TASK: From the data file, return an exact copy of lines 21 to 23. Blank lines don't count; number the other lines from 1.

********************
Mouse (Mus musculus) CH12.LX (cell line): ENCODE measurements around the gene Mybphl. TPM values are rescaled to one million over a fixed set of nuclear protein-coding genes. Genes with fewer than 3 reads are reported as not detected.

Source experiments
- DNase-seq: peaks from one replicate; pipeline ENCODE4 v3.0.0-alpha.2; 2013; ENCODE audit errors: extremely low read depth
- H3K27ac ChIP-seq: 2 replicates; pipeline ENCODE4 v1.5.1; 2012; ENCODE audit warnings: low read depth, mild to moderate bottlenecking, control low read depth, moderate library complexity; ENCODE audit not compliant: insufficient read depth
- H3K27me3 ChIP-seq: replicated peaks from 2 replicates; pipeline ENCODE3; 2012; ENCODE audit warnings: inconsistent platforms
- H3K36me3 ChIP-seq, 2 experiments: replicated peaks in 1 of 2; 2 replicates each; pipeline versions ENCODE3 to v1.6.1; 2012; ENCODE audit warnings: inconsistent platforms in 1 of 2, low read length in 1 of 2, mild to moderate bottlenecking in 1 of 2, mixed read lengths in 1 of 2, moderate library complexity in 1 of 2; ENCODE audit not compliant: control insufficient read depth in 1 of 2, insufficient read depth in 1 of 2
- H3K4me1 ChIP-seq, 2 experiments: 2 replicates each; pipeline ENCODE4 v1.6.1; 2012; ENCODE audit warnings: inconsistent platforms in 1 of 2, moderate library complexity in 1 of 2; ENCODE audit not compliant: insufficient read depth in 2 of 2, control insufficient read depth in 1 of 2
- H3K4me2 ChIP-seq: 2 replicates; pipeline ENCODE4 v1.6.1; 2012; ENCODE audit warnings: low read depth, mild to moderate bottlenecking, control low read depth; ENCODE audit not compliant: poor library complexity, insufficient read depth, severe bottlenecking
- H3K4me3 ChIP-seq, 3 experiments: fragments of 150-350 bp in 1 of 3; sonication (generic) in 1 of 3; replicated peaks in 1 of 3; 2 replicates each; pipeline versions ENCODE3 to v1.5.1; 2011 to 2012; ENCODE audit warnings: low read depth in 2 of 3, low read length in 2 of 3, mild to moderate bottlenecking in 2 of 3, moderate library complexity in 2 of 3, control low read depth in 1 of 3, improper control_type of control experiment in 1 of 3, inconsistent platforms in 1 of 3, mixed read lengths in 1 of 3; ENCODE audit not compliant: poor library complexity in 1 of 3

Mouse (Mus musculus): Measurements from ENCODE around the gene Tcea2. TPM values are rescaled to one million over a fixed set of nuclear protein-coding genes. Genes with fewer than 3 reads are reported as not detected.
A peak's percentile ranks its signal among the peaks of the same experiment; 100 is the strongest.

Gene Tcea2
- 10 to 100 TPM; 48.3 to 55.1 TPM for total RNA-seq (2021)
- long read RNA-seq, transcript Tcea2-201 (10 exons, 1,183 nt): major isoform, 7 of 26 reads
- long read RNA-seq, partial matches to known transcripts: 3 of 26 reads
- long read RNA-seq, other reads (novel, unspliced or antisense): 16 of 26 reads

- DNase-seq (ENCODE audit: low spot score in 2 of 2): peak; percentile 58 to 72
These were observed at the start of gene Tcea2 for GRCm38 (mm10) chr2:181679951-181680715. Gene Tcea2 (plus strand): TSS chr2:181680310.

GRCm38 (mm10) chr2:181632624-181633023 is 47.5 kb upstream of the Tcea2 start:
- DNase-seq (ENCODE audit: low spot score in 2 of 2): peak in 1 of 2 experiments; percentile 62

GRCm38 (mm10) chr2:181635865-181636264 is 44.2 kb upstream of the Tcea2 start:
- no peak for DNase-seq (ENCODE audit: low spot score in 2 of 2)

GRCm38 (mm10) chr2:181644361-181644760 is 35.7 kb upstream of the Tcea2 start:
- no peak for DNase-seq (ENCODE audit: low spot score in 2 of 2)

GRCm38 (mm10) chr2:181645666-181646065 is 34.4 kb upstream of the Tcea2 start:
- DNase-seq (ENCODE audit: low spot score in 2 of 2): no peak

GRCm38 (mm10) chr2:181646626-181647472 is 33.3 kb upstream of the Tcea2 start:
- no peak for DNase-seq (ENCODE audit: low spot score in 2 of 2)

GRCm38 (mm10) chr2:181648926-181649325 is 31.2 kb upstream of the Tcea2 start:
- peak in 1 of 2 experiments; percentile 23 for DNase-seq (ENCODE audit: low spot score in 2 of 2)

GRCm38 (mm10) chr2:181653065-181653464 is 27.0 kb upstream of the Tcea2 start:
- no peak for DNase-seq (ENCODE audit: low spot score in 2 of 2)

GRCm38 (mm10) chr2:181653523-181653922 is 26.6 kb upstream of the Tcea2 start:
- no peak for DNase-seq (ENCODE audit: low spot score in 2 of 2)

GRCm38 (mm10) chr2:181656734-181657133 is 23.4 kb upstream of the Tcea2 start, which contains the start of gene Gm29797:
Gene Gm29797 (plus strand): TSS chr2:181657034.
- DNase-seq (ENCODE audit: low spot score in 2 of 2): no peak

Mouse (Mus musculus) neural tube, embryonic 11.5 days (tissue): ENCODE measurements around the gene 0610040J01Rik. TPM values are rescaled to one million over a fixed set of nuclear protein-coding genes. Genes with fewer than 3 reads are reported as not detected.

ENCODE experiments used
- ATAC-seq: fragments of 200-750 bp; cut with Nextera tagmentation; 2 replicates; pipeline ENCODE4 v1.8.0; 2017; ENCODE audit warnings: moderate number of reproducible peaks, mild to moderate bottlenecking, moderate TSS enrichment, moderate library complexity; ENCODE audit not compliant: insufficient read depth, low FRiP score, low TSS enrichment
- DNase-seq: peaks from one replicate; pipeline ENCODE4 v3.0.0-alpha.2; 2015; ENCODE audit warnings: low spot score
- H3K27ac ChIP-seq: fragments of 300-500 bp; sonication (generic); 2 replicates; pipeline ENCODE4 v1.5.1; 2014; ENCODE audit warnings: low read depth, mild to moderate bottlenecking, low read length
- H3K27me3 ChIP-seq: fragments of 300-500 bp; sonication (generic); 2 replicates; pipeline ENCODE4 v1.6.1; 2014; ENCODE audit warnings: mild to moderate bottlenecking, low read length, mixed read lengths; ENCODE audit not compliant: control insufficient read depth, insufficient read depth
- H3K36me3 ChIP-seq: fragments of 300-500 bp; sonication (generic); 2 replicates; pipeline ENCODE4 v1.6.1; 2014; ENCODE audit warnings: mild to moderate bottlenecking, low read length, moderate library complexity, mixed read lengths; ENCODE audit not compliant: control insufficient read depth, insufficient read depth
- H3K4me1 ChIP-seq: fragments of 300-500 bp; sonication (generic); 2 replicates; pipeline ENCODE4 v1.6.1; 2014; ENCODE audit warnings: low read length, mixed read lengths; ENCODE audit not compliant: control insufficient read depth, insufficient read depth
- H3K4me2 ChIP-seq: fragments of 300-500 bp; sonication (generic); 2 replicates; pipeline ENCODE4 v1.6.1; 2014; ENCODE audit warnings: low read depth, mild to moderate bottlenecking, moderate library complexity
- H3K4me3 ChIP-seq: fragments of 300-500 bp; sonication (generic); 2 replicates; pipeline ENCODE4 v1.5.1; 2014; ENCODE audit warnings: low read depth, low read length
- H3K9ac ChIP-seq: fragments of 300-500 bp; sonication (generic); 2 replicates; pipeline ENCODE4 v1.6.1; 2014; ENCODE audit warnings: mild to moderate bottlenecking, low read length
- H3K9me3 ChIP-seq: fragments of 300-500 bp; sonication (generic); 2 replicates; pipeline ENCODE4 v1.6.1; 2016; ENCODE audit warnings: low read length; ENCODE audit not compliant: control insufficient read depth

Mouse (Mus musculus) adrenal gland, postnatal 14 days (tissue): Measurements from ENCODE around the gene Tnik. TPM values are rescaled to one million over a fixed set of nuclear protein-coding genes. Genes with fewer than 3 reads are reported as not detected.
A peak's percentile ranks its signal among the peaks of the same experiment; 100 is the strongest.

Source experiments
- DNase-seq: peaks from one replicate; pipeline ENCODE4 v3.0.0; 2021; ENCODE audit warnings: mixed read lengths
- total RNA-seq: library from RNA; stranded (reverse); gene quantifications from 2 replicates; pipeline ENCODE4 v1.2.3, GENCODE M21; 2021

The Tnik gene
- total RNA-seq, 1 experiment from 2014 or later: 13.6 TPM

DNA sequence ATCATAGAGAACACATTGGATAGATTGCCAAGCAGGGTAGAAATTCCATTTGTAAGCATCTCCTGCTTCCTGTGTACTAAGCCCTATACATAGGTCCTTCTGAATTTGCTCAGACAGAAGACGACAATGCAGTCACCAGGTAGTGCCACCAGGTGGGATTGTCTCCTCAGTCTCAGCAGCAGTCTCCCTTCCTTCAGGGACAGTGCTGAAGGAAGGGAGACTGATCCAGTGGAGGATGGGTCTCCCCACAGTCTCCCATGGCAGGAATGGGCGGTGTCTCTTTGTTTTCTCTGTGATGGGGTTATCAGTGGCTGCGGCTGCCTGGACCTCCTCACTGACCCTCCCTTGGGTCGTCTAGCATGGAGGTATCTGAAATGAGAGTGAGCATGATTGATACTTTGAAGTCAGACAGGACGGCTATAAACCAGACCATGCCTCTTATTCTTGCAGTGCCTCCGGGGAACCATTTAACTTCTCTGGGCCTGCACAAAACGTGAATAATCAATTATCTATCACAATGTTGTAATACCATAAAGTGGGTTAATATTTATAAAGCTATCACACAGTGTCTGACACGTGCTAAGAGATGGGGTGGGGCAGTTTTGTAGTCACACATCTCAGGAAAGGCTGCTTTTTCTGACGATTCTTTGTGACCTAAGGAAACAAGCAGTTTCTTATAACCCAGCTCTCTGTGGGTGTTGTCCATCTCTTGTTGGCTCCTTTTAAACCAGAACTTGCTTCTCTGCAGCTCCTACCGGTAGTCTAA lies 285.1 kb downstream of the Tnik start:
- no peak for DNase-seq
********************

GRCm38 (mm10) chr2:181635865-181636264 is 44.2 kb upstream of the Tcea2 start:
- no peak for DNase-seq (ENCODE audit: low spot score in 2 of 2)

GRCm38 (mm10) chr2:181644361-181644760 is 35.7 kb upstream of the Tcea2 start: